{Travel} Chapter 6 Seoul: Food for the soul

Fresh homemade tofu wouldn’t be everyone’s breakfast of choice, but it certainly gave a great jump start to our day. Especially when we were going to ascend a mountain. Gasp.

The menu was a choice of different sets and we decided on the three most popular ones: spicy tofu stew, plain tofu with soy and fish broth, all served with hearty bowls of white rice and bottomless side dishes.

Opting for the fish broth myself, I found it savoury and refreshing, swimming with chunks of dried pollock and tofu. The spicy tofu packed a hot kick and was definitely a belly warmer in the freezing weather. The plain tofu with soy reminded me of cooked oatmeal. As compared to the other two dishes, this particular one was perhaps overshadowed in terms of attractiveness and taste but it was a substantial breakfast nonetheless.

After breakfast, we made our way to the Seoraksan National Park. A UNESCO World Heritage Site, the area was idyllic and absolutely beautiful, with its majestic trees, traditional architecture and the mysterious mountains. However, after two hours of uphill climbing in the drizzling rain, the sheen of nature’s enchantment wore off as we were progressively drenching our thick winter clothes with sweat and feeling our sinews protesting.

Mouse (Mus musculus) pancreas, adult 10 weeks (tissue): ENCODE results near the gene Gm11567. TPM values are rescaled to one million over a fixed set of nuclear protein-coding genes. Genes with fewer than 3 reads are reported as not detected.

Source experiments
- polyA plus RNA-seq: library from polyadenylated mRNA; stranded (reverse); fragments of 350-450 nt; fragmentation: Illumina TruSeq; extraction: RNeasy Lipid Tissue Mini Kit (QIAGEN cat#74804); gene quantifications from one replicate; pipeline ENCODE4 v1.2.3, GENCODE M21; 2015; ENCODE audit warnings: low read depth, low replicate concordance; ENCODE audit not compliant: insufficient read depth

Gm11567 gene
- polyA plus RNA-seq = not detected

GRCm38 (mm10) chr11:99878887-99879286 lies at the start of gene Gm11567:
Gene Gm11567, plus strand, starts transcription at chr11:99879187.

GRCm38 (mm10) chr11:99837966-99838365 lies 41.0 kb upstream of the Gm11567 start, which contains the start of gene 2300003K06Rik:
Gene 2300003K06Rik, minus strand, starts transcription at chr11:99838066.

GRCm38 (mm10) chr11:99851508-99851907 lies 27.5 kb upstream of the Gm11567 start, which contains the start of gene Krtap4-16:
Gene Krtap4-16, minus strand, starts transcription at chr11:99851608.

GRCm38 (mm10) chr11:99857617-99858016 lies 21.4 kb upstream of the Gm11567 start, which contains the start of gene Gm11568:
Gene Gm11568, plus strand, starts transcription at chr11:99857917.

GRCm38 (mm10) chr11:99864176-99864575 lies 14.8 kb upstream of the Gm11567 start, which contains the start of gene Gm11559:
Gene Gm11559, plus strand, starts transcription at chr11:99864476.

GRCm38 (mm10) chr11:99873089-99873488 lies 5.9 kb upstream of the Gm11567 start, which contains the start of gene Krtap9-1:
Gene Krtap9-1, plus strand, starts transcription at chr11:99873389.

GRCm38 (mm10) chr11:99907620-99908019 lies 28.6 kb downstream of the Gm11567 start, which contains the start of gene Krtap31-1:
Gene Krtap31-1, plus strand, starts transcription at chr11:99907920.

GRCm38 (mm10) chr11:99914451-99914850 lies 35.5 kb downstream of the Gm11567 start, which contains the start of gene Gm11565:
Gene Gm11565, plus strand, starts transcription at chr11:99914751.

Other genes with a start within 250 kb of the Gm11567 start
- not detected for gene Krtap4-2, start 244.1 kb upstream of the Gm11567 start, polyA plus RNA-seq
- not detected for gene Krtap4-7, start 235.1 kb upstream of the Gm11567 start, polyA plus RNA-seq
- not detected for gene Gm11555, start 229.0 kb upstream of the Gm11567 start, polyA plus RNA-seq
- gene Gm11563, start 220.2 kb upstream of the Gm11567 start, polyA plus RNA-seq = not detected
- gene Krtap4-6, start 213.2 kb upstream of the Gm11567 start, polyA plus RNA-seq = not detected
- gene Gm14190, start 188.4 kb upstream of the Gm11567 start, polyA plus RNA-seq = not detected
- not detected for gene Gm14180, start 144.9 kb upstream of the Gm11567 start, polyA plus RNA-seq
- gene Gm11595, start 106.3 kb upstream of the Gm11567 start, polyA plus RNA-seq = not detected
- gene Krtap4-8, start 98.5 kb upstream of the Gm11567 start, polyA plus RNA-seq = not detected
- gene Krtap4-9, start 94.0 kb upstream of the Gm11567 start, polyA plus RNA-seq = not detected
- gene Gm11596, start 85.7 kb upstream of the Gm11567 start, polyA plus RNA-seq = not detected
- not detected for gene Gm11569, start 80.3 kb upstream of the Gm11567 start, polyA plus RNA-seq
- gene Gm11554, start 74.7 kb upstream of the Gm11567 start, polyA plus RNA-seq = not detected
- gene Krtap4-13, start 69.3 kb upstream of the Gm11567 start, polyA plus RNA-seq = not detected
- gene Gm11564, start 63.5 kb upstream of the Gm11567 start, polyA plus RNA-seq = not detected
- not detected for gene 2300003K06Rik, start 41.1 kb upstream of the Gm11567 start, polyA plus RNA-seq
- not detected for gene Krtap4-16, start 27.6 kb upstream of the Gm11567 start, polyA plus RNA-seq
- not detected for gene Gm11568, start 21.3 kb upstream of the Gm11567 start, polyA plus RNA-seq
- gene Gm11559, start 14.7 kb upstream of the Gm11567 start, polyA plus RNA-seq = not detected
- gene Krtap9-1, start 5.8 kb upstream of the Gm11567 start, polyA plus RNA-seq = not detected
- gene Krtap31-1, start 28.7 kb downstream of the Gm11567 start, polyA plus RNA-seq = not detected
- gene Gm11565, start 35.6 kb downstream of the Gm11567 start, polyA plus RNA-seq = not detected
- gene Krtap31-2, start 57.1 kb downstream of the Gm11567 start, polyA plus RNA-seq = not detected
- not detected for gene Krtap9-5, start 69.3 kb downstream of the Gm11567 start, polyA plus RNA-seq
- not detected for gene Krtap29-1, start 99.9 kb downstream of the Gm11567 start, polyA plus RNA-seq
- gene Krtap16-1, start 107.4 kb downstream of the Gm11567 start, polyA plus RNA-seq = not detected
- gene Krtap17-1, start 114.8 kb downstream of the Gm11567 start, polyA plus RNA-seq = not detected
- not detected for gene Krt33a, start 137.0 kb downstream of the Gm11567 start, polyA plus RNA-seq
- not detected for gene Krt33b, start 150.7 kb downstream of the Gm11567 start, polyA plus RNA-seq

Taking the track to the Ulsanbawi, we stopped at the Buddhist temple as it would take another hour and a half to the peak. No way. As it was, the panorama was breathtaking. After taking a while to rest and say a prayer at the temple, we made our way down. Of course, it was a less strenuous trip so we took more time with pictures and relaxing.

A worthwhile trip, but if you are planning to visit Seoraksan, checking the weather forecast beforehand would be a splendid idea to avoid being suffocated in a poncho while struggling to protect your camera from the rain. 🙂